How Feedback Can Reduce The Customer Service Gap

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What Is The Customer Service Gap?

The customer service gap, and in particular the customer expectation management gap (outlined by Parasuraman et al, 1985) is a model that encourages companies to address the difference between their customers’ expectations and management’s perception of the quality of customer service.

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Two surveys are sent out at the same time, one to the management team of CompanyX, and another to their customers. The aim of the survey is the same for both recipients, to ask “What standard of customer service do you expect from CustomerX?“. Management return with an average of 9/10, whereas the customers say 4/10. This could be for a multitude of reasons (which we will get into later) but ultimately the issue remains that there is a perception deficit for CompanyX, which if not resolved will cause future loss of customers to competitors with higher standards.

When Does It Become A Problem?

Customer Service Deficit: As in the example given above, a customer service deficit is when a company perceives their customer service to be of a higher standard than what that their customers do. Perception is a very strong thing in business. If customers believe your customer service to be of poor quality (either because customer service is currently below standard, or has previously been publicly labeled as such) then regardless of how high a quality the actual service is, customers will assume that the quality will be poor and will rate the experience lower.

“Just 57% of respondents agreed that their experience is consistent no matter how they contact customer service” – Aspect Report

However, at least when you know there is a deficit you are at an advantage. Many companies are blind to the fact that the customer service gap is growing continuously and may not find out until it is too late.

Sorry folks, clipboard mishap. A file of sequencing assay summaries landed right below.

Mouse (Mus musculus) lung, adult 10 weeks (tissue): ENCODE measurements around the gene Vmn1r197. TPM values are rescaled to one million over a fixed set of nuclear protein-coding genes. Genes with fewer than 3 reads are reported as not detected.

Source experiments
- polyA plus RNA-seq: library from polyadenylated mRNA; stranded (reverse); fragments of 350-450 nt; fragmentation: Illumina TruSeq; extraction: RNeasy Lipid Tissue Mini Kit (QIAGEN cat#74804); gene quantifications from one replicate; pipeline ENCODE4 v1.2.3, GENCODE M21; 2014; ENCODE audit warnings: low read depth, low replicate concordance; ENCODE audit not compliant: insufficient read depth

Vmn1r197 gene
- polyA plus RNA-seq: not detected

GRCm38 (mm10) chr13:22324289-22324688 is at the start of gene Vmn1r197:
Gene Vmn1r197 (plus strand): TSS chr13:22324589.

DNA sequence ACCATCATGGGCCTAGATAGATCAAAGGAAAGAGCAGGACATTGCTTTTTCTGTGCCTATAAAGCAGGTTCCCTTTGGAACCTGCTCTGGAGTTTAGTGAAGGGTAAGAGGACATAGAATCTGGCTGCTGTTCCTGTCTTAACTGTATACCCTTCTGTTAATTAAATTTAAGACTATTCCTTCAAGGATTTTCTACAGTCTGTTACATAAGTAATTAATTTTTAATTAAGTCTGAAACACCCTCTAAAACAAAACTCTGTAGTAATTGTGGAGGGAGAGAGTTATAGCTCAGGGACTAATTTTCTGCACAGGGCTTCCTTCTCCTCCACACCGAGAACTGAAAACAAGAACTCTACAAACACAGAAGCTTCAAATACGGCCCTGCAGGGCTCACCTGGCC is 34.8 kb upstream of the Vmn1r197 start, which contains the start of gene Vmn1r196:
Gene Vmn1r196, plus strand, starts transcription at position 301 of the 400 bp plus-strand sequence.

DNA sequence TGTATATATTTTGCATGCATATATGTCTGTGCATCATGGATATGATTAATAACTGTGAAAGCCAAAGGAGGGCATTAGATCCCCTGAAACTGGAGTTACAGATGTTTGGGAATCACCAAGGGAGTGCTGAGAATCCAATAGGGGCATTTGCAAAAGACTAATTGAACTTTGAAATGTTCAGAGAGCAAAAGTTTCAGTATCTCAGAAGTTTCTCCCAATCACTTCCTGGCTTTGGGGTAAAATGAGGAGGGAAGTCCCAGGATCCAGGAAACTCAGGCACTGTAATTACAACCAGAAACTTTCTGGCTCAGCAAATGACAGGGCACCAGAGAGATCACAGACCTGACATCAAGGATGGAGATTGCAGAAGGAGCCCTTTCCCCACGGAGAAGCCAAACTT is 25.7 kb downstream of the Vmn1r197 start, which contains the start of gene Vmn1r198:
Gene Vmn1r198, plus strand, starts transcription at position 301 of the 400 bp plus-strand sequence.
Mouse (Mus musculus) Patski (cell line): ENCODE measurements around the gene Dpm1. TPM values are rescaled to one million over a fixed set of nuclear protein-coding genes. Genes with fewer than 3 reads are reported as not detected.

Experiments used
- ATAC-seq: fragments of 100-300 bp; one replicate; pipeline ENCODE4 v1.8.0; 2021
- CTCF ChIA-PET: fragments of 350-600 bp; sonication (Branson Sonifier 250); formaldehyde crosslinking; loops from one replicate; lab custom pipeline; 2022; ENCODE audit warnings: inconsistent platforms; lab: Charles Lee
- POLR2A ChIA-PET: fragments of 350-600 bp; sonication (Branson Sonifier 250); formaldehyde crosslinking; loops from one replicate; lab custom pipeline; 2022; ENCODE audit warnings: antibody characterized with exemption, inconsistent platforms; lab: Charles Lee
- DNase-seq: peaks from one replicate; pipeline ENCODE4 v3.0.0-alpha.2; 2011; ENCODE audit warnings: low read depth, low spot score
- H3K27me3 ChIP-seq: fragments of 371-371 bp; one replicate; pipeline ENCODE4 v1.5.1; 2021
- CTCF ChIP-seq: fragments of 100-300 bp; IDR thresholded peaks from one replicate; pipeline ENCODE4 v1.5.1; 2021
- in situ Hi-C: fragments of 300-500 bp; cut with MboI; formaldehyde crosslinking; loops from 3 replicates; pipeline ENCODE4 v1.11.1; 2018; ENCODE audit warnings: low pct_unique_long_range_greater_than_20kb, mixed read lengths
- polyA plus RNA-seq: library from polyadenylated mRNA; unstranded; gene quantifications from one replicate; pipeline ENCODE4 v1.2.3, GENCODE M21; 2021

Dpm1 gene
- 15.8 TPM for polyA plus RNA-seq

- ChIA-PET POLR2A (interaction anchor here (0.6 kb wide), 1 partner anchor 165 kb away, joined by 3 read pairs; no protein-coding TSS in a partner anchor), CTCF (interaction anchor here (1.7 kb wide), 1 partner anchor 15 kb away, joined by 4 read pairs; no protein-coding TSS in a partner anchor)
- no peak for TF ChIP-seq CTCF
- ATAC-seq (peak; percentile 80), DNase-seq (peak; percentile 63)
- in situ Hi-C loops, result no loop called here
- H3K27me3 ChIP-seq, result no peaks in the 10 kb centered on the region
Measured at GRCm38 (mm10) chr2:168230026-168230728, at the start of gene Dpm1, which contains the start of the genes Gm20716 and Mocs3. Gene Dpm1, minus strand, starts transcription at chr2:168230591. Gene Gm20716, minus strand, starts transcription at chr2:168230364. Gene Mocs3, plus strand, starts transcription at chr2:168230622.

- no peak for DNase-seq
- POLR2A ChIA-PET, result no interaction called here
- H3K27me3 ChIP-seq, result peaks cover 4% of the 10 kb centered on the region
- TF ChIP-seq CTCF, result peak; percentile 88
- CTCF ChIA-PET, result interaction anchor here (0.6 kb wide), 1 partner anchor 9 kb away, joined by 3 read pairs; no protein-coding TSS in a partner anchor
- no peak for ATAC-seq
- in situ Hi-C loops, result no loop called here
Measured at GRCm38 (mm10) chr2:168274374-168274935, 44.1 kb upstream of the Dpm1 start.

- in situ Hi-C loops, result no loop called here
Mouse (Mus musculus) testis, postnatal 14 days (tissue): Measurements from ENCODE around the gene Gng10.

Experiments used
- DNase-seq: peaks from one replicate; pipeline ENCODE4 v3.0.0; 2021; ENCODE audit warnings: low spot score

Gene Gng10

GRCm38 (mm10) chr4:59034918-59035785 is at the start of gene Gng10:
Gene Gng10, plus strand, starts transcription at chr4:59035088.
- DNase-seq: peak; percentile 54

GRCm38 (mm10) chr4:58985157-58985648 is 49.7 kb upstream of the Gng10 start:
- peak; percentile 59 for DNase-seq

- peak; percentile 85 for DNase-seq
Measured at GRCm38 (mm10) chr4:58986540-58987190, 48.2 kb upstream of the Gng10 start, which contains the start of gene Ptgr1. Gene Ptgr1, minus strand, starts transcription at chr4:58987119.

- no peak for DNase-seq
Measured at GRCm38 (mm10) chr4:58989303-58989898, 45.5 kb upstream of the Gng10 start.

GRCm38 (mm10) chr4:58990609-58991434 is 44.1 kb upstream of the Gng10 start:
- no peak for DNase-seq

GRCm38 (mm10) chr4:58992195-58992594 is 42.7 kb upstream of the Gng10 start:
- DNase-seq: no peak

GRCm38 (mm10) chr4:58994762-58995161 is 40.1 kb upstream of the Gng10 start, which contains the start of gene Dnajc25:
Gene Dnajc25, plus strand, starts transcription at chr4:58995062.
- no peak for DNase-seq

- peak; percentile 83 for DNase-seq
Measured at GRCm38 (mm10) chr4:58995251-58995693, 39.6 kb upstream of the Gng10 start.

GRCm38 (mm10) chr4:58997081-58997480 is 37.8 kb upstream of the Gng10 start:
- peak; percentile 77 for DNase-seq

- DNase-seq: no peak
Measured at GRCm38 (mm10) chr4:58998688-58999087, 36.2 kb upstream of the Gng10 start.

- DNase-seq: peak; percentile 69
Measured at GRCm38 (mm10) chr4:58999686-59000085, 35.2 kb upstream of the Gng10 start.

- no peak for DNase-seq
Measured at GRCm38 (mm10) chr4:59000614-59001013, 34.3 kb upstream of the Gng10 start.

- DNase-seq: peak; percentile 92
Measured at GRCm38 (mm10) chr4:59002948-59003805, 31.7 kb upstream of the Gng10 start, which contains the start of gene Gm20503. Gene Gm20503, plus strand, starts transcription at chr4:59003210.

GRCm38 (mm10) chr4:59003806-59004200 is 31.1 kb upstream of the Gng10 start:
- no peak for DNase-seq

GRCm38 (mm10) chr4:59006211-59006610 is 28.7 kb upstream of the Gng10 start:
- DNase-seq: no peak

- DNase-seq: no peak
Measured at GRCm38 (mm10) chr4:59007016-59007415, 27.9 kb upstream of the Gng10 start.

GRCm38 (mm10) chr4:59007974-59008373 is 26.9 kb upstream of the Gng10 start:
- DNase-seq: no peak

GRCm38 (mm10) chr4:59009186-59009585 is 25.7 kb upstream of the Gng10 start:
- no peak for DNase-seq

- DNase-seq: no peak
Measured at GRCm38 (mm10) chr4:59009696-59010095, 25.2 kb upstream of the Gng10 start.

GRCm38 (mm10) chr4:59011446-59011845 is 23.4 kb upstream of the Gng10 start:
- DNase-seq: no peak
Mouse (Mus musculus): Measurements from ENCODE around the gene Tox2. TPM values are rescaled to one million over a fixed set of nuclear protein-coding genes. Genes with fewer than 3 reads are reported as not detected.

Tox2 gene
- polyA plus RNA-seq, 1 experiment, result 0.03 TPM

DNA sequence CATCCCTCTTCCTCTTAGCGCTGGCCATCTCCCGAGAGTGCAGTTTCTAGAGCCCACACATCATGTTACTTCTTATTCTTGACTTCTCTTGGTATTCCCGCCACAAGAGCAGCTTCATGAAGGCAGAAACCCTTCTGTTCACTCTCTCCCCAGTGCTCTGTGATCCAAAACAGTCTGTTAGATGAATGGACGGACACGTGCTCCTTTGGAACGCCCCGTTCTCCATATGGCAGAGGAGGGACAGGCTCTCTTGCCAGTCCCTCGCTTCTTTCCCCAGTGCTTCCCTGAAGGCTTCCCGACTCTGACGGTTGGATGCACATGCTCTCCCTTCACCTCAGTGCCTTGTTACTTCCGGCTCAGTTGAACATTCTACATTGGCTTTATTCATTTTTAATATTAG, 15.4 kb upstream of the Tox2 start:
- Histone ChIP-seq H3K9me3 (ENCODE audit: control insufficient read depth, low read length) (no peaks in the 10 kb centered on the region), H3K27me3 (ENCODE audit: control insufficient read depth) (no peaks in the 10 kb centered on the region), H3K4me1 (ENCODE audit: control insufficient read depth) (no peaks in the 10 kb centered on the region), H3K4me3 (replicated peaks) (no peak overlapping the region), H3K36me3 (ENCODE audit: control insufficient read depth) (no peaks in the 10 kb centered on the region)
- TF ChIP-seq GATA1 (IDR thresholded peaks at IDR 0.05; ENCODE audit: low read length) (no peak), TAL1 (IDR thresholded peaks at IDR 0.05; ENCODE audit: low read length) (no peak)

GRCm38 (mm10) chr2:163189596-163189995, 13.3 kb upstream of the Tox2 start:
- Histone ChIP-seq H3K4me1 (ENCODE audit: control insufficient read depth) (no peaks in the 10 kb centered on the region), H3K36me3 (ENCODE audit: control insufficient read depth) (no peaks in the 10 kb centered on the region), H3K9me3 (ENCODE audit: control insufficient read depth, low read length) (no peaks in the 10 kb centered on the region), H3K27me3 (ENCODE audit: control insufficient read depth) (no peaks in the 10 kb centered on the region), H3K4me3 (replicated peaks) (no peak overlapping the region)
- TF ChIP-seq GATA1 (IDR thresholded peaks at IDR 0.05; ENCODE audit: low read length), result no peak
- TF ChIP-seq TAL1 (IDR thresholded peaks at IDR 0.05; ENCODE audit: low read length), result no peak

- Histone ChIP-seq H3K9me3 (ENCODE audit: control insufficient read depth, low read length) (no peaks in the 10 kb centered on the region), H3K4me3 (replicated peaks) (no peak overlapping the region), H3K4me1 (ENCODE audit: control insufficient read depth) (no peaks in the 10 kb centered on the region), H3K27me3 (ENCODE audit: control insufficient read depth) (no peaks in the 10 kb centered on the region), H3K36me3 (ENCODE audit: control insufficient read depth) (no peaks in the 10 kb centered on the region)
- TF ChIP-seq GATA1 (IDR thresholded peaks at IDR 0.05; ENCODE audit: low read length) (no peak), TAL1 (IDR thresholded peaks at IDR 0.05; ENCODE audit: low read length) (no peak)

Feedback Saves The Day

Simply put, the best way to reduce your customer service deficit is to listen to customers, take action in real-time and publicly celebrate when your customer service team succeeds.

It is common practice amongst leading customer-centric companies these days to survey customers after every customer service interaction. This is an extremely effective way to monitor your progress and thankfully is no longer just a practice reserved for the elite. With services like Feedbackly now available to companies of all sizes, it has never been so easy to get feedback directly from customers, analyze the data in real-time and make efficient, solution based decisions.

By asking customers one or two simple questions after each interaction with customer service, companies are able to combine quantitative data (smiley ratings, scale of 1-10 etc) with qualitative results (from questions like, ‘how did we do?’ or ‘how can we improve?’) so that action can be taken immediately and in areas that the customer values most.

Employee feedback is also a vital part of this process. Managers, customer service professionals and all other employees should be asked similar questions with internal surveys. Understanding how your own employees perceive the level of customer service can be extremely useful, and is important when developing your customer experience strategy. Improvements to customer experience need to radiate from the inside out, so the more aware that employees are, the better.

Perception Strengthens The Customer Experience

Perception is key. After actively listening to customers and successfully making effective changes to the customer service process, customers begin to trust in the brand more and will eventually start to become advocates for your service. This is the perfect time to build or rebuild perception. The most successful and innovative companies tend to use this positive momentum to their advantage and will promote the high standard of customer service, creating a global perception that they are amongst the best.

Industry leading companies like Amazon make a point of openly celebrating the success of their customer services, and proclaim to the world that they are a customer-focused company.

“It’s our job every day to make every important aspect of the customer experience a little bit better.” – Jeff Bezos, CEO Amazon

By combining high customer service standards with a strong public perception, Amazon have become the benchmark for customer-centric companies in the world.


The customer service gap is something that if left unchecked, could potentially damage your company’s reputation to a point where customers will avoid your product just to avoid the chance of a poor customer service experience.

“8 in 10 Consumers willing to pay more for a better customer experience” – Capgemini 2017

Thankfully the solution to the gap is simple; use feedback to listen to your customers, make changes that matter to them and publicly celebrate the success of your customer service. To find out more about how Feedbackly could help you avoid a customer service deficit, please feel free to get in touch or go to our website by clicking ‘Learn More’ below:

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